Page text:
Introducing Kabir, the first calf born in our farm, the newest addition to our family. Kapila was the 2nd cow who arrived at the farm last year February had just delivered a male calf Krish then. We knew of the impending delivery on account of Kapila’s demeanour from 22nd June morning.
Seshaiyya had volunteered to be on guard through the night despite a power outage and a malfunctioning solar fence. We were very excited throughout the day. We rushed to the farm in the morning at the break of dawn instead of the usual 9 am, with the hope of either getting the good news or witnessing childbirth first hand. As soon as we reached the cow shed, we got a sight of the newborn and our hearts filled with joy! Seshaiyya informed us that Kapila had delivered Kabir on June 22nd 11:40 pm.
It amazed us to see a cow calf walking and stumbling a few hours after being born. It takes humans 1 year to even start trying. :p Both Kabir and Kapila seem healthy. Did you know that milk delivered for the first few days after delivery is called colostrum (seem paal in Tamil)? I am learning something new almost everyday here.
After we shared Kabir’s birth with everyone, we got some worried messages from people asking what will happen to him, how we’ll be able to raise him. We already have two bull calves at the farm, and we don’t generate any income from them.
About economics of bull rearing
Because they’re hybrid bulls, they can’t withstand the tropical weather conditions as much as native ones. So they’re not best suited for ploughing. Also, tractors have replaced the need for bullock (castrated bulls) driven ploughs because they are more economical. So, a double whammy for bulls.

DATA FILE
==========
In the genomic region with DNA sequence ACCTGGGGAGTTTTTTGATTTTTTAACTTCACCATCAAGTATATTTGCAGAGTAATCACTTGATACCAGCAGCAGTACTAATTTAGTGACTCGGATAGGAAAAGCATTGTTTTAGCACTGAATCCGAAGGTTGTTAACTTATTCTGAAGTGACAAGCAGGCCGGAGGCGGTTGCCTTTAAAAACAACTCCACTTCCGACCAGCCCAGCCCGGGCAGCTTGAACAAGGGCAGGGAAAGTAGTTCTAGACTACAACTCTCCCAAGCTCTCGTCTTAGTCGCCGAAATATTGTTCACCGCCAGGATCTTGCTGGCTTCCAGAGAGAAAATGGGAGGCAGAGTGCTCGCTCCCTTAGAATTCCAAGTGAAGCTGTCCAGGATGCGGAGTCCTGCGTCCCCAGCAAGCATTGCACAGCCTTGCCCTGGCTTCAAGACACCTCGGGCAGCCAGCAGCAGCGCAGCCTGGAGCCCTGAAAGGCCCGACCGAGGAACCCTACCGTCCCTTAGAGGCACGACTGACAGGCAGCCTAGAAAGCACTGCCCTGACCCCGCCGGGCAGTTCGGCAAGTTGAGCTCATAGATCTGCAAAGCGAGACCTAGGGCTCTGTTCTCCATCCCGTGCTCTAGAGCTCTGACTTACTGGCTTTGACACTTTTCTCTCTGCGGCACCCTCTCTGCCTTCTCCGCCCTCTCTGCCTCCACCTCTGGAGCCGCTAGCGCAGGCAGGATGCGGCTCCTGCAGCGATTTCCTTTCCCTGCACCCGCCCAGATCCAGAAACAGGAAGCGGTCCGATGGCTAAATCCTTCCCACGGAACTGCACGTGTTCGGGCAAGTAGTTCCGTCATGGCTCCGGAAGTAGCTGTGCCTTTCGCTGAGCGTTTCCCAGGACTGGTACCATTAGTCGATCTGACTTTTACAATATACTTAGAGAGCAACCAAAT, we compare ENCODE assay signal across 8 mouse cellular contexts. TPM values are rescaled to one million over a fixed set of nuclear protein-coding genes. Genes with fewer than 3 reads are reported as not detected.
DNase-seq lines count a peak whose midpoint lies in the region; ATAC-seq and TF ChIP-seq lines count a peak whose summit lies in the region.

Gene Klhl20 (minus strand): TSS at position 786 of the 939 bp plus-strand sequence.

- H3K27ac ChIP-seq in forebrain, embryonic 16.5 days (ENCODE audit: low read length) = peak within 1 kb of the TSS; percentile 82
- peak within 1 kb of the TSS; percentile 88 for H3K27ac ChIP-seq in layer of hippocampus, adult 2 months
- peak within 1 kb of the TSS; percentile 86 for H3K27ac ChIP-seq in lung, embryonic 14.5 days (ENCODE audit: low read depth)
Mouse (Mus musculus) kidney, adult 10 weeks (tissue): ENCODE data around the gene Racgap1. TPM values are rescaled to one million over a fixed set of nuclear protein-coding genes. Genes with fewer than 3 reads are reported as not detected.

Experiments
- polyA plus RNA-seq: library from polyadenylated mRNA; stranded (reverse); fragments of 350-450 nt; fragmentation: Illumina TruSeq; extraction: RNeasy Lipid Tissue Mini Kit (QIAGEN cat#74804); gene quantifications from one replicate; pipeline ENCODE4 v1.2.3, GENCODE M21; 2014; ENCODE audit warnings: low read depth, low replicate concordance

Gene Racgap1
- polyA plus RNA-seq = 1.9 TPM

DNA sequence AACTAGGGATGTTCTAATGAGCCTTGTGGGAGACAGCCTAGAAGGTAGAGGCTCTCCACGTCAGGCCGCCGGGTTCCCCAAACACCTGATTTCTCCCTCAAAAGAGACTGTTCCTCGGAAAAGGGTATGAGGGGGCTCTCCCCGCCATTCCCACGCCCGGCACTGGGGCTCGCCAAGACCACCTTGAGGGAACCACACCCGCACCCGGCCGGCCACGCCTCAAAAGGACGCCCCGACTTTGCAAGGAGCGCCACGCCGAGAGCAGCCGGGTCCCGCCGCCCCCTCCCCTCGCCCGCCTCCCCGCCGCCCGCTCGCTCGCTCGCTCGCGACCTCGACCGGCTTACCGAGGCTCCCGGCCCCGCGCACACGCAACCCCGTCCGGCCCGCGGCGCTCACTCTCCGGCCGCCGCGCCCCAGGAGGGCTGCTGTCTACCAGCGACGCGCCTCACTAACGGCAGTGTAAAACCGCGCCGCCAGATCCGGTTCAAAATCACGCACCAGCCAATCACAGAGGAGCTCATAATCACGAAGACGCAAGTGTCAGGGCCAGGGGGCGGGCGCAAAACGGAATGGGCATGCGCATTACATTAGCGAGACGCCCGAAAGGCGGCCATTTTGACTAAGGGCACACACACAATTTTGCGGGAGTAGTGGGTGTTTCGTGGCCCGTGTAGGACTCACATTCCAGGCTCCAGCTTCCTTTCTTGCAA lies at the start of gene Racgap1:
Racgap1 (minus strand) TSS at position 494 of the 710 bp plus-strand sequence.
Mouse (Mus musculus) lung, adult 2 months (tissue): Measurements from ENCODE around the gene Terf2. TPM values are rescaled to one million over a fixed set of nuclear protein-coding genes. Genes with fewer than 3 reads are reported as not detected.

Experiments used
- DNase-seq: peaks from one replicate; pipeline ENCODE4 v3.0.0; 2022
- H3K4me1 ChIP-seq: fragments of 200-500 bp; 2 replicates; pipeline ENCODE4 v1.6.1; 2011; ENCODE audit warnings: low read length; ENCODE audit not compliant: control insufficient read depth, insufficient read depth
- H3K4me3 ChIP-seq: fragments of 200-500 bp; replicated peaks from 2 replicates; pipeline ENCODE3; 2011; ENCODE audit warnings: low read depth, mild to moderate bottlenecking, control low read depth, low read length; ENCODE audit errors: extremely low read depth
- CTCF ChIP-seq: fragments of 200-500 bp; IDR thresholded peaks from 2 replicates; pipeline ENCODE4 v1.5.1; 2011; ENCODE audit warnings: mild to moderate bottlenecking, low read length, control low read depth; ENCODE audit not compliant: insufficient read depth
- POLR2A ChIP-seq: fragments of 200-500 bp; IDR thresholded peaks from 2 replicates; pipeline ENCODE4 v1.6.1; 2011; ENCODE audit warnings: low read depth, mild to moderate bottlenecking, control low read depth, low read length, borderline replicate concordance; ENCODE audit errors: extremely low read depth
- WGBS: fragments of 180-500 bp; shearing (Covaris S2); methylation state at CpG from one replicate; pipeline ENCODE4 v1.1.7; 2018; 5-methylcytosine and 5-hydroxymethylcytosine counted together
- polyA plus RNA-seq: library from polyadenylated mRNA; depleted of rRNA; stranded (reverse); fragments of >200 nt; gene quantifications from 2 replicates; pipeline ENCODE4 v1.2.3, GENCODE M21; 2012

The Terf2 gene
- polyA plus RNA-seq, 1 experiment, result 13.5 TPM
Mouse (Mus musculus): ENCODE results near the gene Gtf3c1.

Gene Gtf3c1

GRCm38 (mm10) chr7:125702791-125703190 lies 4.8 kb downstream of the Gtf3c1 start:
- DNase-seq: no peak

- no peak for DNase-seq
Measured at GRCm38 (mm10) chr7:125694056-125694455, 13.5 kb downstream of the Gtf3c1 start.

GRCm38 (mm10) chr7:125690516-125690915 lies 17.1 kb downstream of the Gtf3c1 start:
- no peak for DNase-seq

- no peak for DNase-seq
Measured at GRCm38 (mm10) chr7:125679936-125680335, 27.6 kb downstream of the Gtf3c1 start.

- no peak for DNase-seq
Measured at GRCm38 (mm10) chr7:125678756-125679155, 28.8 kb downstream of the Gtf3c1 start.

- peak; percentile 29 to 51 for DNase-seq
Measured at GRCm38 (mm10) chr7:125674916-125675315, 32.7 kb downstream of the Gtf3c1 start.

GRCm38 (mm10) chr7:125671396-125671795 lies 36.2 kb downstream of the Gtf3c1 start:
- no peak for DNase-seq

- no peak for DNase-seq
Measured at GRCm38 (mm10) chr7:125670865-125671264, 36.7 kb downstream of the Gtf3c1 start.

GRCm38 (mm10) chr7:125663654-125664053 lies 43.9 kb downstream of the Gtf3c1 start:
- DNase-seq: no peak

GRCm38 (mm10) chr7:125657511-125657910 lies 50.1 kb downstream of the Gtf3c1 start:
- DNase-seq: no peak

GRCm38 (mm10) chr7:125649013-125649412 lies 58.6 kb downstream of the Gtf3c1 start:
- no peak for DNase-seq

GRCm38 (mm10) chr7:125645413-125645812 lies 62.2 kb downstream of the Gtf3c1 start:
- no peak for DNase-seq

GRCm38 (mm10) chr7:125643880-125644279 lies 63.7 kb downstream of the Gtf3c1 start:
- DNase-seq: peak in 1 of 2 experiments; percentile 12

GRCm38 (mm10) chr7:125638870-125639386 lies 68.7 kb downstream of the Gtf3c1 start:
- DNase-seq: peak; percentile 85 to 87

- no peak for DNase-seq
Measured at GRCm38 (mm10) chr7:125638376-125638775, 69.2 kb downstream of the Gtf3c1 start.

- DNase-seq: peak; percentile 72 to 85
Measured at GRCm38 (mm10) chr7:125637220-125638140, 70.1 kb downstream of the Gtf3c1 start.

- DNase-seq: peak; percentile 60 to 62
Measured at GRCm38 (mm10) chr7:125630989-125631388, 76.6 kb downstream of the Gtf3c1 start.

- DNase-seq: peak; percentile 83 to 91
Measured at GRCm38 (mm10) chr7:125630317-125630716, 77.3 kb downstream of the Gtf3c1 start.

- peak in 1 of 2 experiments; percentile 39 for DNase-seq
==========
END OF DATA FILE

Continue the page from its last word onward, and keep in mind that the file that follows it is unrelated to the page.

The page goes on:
States where the sale of meat is legal, young bulls are usually sold off for meat. Bulls from surrounding states are also transported across the border. Over supply of milk have also kept prices low and it is not economical in the short term for Tamil Nadu farmers to maintain bulls till they grow old. Purchase of hay for milking cows is usually funded by selling off the young bull of the same cow. Whenever we speak to Seshaiyya about our worries in regard to generating income from the farm, he says ‘Kaala kuttiye kuduthuralam medam’.
Whatever attitude we are seeing towards consumption of cow/bull meat these years is only a recent trend owing to the nationalism wave. To sustain the cattle economy, bulls have been sold for meat for ages. This is another reason milk is available at cheap prices across the country. If sale of bulls are banned completely, farmers will either start abandoning them or killing them prematurely.
A controversial book on this topic is The Myth of the Holy Cow. Do give it a read if you don’t mind listening to what seems to be the truth. https://www.amazon.in/Myth-Holy-Cow-D-Jha/dp/8189059165
About artificial insemination
While in certain places in India, the human girl child is abandoned or aborted, it is the opposite case for cows. Whenever a cow delivers a bull, it isn’t celebrated anymore, because the bull won’t generate regular income or be of use at the farm. Bulls were also reared by farmers for mating. With advent of artificial insemination, the need for maintaining bulls is further reduced. Word spreads like wild fire as soon as a new higher-yielding bull’s sperm is available and everyone starts seeking it from the veterinary doctor. Artificial insemination reduces genetic diversity because only the bulls sperm which produces maximum amount of milk is sought.